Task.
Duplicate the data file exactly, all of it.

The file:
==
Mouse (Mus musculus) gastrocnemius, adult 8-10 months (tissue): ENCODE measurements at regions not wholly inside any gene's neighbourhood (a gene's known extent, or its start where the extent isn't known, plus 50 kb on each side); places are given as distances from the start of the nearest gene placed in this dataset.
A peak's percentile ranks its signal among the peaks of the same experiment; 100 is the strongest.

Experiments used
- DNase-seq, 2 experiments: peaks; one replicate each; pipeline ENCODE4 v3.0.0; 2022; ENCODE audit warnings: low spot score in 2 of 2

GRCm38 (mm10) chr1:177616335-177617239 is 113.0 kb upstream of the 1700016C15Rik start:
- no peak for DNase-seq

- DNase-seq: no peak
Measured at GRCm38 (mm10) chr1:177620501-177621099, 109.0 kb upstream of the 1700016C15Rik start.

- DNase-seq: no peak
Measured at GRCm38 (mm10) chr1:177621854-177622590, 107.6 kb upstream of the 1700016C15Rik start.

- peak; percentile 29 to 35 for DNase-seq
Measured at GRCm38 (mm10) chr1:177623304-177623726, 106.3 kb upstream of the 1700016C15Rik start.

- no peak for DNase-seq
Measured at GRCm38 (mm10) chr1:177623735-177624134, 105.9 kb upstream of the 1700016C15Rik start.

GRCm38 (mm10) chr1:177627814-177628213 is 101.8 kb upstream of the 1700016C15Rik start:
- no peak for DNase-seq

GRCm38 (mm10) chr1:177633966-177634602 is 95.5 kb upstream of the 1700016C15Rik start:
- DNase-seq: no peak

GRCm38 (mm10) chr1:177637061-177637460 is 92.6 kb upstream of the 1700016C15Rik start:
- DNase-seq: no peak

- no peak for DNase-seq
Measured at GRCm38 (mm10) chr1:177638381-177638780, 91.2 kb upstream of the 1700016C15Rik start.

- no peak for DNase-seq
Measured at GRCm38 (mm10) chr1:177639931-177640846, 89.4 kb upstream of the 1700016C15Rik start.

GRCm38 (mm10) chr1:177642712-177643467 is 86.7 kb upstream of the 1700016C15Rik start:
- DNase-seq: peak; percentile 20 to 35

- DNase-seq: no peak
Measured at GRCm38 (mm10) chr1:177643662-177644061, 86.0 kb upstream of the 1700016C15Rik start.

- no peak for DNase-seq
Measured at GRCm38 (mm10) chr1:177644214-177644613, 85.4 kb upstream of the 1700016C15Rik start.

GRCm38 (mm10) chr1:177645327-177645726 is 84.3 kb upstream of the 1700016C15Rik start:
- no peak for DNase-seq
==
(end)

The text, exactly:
Mouse (Mus musculus) gastrocnemius, adult 8-10 months (tissue): ENCODE measurements at regions not wholly inside any gene's neighbourhood (a gene's known extent, or its start where the extent isn't known, plus 50 kb on each side); places are given as distances from the start of the nearest gene placed in this dataset.
A peak's percentile ranks its signal among the peaks of the same experiment; 100 is the strongest.

Experiments used
- DNase-seq, 2 experiments: peaks; one replicate each; pipeline ENCODE4 v3.0.0; 2022; ENCODE audit warnings: low spot score in 2 of 2

GRCm38 (mm10) chr1:177616335-177617239 is 113.0 kb upstream of the 1700016C15Rik start:
- no peak for DNase-seq

- DNase-seq: no peak
Measured at GRCm38 (mm10) chr1:177620501-177621099, 109.0 kb upstream of the 1700016C15Rik start.

- DNase-seq: no peak
Measured at GRCm38 (mm10) chr1:177621854-177622590, 107.6 kb upstream of the 1700016C15Rik start.

- peak; percentile 29 to 35 for DNase-seq
Measured at GRCm38 (mm10) chr1:177623304-177623726, 106.3 kb upstream of the 1700016C15Rik start.

- no peak for DNase-seq
Measured at GRCm38 (mm10) chr1:177623735-177624134, 105.9 kb upstream of the 1700016C15Rik start.

GRCm38 (mm10) chr1:177627814-177628213 is 101.8 kb upstream of the 1700016C15Rik start:
- no peak for DNase-seq

GRCm38 (mm10) chr1:177633966-177634602 is 95.5 kb upstream of the 1700016C15Rik start:
- DNase-seq: no peak

GRCm38 (mm10) chr1:177637061-177637460 is 92.6 kb upstream of the 1700016C15Rik start:
- DNase-seq: no peak

- no peak for DNase-seq
Measured at GRCm38 (mm10) chr1:177638381-177638780, 91.2 kb upstream of the 1700016C15Rik start.

- no peak for DNase-seq
Measured at GRCm38 (mm10) chr1:177639931-177640846, 89.4 kb upstream of the 1700016C15Rik start.

GRCm38 (mm10) chr1:177642712-177643467 is 86.7 kb upstream of the 1700016C15Rik start:
- DNase-seq: peak; percentile 20 to 35

- DNase-seq: no peak
Measured at GRCm38 (mm10) chr1:177643662-177644061, 86.0 kb upstream of the 1700016C15Rik start.

- no peak for DNase-seq
Measured at GRCm38 (mm10) chr1:177644214-177644613, 85.4 kb upstream of the 1700016C15Rik start.

GRCm38 (mm10) chr1:177645327-177645726 is 84.3 kb upstream of the 1700016C15Rik start:
- no peak for DNase-seq